Geof, I had to go back and read some of that history in the DIY thread. After looking at your picture and then my reply it all came back to me. I think your idea is a good one, however far from a simple one. In this instance I think it's complicating things more than simplifying them. I know that this issue isn't nesc. a simple one, however w/ twice as many bolts to drill and tap there is a large probability of error [ at least on my part] I'd have to not only mark out (VERY accuratly I might add) two row's of bolts, but drill them as accuratly and then tap them, There is no allowance for horizontal movement of the members [ there isn't w/ the moglice either but I can grind it off and re-apply it] I think that the setup I'm planning on using will do the job just as well. It should [ in theory] work just like a tripod does, you have only three contact points so by tightening up any one you can move the rail which ever way you want. If I need to move it horizontally, I'm going to use a J shaped pl that fits under the structure [ around to the other side] w/ a D&T'd hole in the 'T' part of the J, the bolt will push against the rail and move it over incrimentally, I then tighten it down w/ the mounting and jig bolts and move to the next position.
Maybe we should get a second opinion, for those who aren't familar with the post that Geof is talking about its right HERE (DIY Linear Rails)
Btw, thank for the advice on the Welders sunburn, I'm not much of a welder, but I do work for a welding shop [drive a computer all day] and I knew about welders flash and burns. I had been drilling holes and my gloves got all overed in drill coolant [ rapid tap] and I was getting oil from my soggy gloves everywhere so I took them off, just gritted my teeth when spatter was hitting my hand, and being Mr tough guy [or at least trying to be ].. just kept welding.. Later while taking a shower I realized how bad it was when the warm water hit it.. and it stung like the dickens.. It's now swollen up and is nice and puffy. On my other hand/arm [not burned] you can see some of the tendons and the outline of veins and what not, but no this hand.. Lesson learned.. I went and bought new coveral's and gloves.. even when welding last night, the hand started to sting while it was inside my glove, just from being near the heat.. ahh well.. some lesson's you just have to learn the hard way.
Thanks for the help and advice, don't take my difference of opinion on the rails personally
Jerry

Moglice is normally used in similar applications as trucite(way repair coating). I know trucite is very close to teflon as far as durometer. The difference of course being one is resin and the other is sold as sheet. I can't help but wonder if this is a stable enough material for such a small surface area verses the loads it may be exposed to.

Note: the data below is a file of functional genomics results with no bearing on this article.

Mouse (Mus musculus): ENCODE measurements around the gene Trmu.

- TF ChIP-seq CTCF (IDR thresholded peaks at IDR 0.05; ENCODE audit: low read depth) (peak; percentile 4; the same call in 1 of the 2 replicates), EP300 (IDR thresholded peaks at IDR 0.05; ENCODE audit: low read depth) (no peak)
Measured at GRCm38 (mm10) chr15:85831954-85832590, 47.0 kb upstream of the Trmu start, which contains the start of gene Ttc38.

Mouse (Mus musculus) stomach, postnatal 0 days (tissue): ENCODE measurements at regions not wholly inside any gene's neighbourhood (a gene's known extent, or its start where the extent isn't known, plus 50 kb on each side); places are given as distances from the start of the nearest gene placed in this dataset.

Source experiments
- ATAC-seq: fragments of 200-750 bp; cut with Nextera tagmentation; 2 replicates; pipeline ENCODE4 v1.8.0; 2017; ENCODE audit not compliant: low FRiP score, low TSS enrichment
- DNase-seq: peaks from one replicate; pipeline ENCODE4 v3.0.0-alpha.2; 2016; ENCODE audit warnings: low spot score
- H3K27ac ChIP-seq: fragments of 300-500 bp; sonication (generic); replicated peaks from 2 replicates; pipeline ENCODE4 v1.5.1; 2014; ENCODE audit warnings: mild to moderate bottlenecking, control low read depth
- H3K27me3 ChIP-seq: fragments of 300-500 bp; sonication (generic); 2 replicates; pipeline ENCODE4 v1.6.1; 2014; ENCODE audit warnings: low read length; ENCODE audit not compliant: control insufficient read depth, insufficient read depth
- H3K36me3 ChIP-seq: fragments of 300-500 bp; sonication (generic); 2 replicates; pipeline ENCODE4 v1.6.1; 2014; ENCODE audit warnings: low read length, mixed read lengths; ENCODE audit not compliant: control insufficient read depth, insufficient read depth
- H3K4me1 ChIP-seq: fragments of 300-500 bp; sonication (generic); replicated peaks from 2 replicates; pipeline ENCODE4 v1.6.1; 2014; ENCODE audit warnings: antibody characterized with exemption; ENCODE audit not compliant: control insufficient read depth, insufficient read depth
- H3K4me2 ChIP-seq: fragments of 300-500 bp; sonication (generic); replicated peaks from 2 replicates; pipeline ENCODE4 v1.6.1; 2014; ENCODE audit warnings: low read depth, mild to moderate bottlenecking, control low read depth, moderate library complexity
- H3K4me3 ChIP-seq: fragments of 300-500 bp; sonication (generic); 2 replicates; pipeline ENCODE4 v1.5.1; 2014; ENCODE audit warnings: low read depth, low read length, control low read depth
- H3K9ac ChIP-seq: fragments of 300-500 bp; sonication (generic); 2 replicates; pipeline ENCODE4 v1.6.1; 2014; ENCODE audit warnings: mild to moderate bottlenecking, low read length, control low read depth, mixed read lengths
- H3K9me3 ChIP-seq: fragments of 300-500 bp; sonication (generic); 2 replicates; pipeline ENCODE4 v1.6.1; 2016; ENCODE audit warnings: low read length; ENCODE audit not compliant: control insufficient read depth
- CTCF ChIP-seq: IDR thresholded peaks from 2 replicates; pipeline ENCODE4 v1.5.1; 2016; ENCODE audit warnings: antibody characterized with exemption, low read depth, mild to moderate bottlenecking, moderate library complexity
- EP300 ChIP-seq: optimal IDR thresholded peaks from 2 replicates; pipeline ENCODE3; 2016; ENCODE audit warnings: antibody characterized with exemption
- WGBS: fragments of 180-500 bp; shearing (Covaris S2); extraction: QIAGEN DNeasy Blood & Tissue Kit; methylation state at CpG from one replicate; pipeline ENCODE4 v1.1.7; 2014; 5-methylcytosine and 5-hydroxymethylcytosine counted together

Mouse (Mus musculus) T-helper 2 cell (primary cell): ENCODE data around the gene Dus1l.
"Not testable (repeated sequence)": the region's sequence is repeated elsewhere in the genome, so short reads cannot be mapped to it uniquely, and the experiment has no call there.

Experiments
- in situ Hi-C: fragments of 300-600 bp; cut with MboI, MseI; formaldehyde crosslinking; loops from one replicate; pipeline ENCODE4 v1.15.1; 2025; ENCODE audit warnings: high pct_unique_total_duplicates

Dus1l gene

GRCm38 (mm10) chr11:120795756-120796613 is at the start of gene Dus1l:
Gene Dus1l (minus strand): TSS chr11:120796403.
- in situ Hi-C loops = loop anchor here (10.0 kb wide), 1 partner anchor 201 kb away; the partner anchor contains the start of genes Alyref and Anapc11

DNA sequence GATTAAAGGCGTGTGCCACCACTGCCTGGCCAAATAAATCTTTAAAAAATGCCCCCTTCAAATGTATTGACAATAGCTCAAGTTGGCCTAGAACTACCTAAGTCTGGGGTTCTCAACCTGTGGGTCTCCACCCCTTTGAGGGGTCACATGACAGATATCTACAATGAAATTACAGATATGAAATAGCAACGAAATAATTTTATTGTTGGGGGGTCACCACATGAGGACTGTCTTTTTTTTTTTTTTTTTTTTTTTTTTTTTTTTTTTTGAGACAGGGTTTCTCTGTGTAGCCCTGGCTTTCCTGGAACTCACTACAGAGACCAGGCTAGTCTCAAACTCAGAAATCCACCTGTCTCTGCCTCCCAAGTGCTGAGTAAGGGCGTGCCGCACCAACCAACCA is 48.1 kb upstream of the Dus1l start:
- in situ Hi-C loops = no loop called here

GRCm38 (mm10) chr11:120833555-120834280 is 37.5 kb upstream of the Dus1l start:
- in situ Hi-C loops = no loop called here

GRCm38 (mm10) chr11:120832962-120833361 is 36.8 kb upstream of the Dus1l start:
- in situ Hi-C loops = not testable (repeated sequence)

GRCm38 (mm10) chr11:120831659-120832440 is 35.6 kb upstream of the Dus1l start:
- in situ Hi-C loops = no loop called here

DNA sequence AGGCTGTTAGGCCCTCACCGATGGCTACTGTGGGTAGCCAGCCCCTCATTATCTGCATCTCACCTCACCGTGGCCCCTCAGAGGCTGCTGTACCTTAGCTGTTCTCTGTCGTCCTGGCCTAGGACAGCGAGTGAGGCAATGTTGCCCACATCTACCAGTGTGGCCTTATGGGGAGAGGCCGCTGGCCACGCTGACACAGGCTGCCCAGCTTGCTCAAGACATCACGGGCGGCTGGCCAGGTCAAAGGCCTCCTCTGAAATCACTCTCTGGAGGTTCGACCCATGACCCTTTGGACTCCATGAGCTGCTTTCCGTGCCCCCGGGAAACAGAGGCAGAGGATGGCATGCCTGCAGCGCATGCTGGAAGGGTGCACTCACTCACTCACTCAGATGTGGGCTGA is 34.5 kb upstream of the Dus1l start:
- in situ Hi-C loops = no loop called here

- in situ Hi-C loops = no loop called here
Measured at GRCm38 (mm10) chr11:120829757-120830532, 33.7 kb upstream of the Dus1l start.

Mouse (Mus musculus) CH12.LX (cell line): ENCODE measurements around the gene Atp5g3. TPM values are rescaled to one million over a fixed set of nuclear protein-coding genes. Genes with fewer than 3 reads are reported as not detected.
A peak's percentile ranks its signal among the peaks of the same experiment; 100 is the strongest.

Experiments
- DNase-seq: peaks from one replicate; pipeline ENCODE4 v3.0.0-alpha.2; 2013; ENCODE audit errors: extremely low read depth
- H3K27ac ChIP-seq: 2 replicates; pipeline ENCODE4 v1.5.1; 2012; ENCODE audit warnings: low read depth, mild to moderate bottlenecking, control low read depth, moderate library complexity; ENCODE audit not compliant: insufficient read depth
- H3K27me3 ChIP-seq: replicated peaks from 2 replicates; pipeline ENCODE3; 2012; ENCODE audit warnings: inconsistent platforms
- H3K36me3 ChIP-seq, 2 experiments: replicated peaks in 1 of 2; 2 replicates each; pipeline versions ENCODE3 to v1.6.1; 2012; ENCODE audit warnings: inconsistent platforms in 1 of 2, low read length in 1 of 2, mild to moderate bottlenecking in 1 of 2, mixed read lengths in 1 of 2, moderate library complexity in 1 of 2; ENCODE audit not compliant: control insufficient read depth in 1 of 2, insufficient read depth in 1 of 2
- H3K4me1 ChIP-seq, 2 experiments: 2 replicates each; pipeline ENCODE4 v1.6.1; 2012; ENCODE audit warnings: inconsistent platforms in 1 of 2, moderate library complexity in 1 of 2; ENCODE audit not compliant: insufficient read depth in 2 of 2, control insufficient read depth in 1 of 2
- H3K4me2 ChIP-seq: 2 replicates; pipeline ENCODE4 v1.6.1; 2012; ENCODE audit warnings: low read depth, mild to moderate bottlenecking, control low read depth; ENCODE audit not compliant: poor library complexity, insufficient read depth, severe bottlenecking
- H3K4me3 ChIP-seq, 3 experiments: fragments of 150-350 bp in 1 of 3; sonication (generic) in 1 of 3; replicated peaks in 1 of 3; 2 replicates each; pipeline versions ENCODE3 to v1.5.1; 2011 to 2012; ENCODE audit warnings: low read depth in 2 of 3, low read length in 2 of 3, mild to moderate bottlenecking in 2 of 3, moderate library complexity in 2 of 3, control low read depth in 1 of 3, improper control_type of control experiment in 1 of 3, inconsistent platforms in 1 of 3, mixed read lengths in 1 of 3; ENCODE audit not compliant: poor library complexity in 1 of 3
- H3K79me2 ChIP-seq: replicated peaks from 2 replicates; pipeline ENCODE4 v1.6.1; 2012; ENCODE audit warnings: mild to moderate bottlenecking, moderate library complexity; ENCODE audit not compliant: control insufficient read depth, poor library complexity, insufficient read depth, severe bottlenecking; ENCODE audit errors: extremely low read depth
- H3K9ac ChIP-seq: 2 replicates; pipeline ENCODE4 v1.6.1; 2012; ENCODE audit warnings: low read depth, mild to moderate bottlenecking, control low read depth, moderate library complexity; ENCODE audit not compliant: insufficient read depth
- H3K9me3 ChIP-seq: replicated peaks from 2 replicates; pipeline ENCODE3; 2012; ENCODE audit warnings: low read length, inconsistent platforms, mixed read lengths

DC

Dear Jerry,
I don't know anything about Moglice, but I have used Devcon Liquid Steel, a metal-loaded epoxy which is pourable. I used it to fill the space between a solid steel guide rod 1 1/2" diameter and a 1 1/2" by 4" steel box section. The assembly was ten foot long and was a linear rail to carry a cross-cut table for a table saw. I drilled and tapped the steel rod every 10", drilled oversize holes in the box section and used a 1/2" bolt and four nuts per fixing point to push and pull the rod into line. I then built a dam of MDF below the lower surface of the rod and sealed it with duct tape. Then I poured in the Devcon . The final cross-section of Devcon was about 1 1/2" by 1 1/2". It is still rock solid after 18 years. It is tough stuff.
Regards
Martin

Thanks for the help and advice, don't take my difference of opinion on the rails personally Jerry

Speaking only for myself I can say I won't. If you (I suppose I should be generous and say "When you") make your approach work I can be magnanimous and say you did a very good job against serious odds and I am impressed. If you find it gives you all sorts of problems I could just sit back and smirk saying "I told you so". Of course being a magnanimous fellow I will never do that.

Thanks Martin, Its good to hear success stories like that. I have heard, however, that Devcon stuff can be kinda brittle, have you noticed this? It's definatly cheaper than Moglice.
Geof, you haven't met my stubborn streak yet , however if I can't get it to work MY WAY, then there is always your way to try, but what happens if it doesn't work either?? Just so you know, the 'WHEN YOU' part is looming above me, I got two sample rail jig parts today from the lazer cutter I'm off to see if I can make them work.
Jerry [recovering weld burn victim

[quote]I have heard, however, that Devcon stuff can be kinda brittle, have you noticed this? It's definatly cheaper than Moglice.
Jerry [recovering weld burn victim

Dear Jerry,
The set-up was for my Powermatic 66 DIY cross-cut table. The guide rail is 10ft long. The cross-cut table is about 4ft front to back and about 5ft wide and sticks out to the left of the cast iron surface of the saw. The far edge of the cross-cut table is supported by a swinging triangular strut gizmo fixed to the saw base. The table runs on 3 cast iron pallet truck rollers turned out to a 90 degree angle
That saw has been abused, and I have often dropped 3/4" sheets of MDF onto the flying edge of cross-cut table when trying to get them into position in my limited workshop space.
The Devcon Liquid Steel, in my case, acts pretty much as a packing material (in compression) between my steel box section and the 1 1/2" guide rod . It also helps reinforce the 1/2" bolts which connect the rod to the box and helps the bolts from bending under a vertical load (bending).
Now comes a confession...
I have used the steel box section on the saw as a medium-duty anvil right next to the Devcon dam. No problems so far as regards brittleness.
I really rate Devcon Liquid Steel. Oh yes!
Regards
Martin

Hey good to know martin, thanks for taking the time to pass that on. I could probably buy all the devcon I need for about 1/2 the price of Moglice, plus I can get it shipped directly to me w/out any hassel as it can be purchased in Canada a big plus.